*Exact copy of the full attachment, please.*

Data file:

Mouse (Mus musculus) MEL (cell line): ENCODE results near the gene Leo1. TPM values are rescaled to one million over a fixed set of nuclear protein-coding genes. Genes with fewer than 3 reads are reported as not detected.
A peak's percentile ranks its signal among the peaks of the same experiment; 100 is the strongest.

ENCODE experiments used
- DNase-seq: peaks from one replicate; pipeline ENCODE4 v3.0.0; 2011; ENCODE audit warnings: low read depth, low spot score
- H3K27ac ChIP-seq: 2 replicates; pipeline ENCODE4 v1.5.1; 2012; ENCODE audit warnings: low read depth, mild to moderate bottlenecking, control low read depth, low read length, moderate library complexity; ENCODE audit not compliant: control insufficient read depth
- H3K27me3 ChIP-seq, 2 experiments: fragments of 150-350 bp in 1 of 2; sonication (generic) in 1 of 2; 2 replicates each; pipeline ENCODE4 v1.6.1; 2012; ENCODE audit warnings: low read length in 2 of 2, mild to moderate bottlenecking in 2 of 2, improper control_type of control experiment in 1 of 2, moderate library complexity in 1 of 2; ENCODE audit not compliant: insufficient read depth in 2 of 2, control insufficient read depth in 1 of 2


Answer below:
Mouse (Mus musculus) MEL (cell line): ENCODE results near the gene Leo1. TPM values are rescaled to one million over a fixed set of nuclear protein-coding genes. Genes with fewer than 3 reads are reported as not detected.
A peak's percentile ranks its signal among the peaks of the same experiment; 100 is the strongest.

ENCODE experiments used
- DNase-seq: peaks from one replicate; pipeline ENCODE4 v3.0.0; 2011; ENCODE audit warnings: low read depth, low spot score
- H3K27ac ChIP-seq: 2 replicates; pipeline ENCODE4 v1.5.1; 2012; ENCODE audit warnings: low read depth, mild to moderate bottlenecking, control low read depth, low read length, moderate library complexity; ENCODE audit not compliant: control insufficient read depth
- H3K27me3 ChIP-seq, 2 experiments: fragments of 150-350 bp in 1 of 2; sonication (generic) in 1 of 2; 2 replicates each; pipeline ENCODE4 v1.6.1; 2012; ENCODE audit warnings: low read length in 2 of 2, mild to moderate bottlenecking in 2 of 2, improper control_type of control experiment in 1 of 2, moderate library complexity in 1 of 2; ENCODE audit not compliant: insufficient read depth in 2 of 2, control insufficient read depth in 1 of 2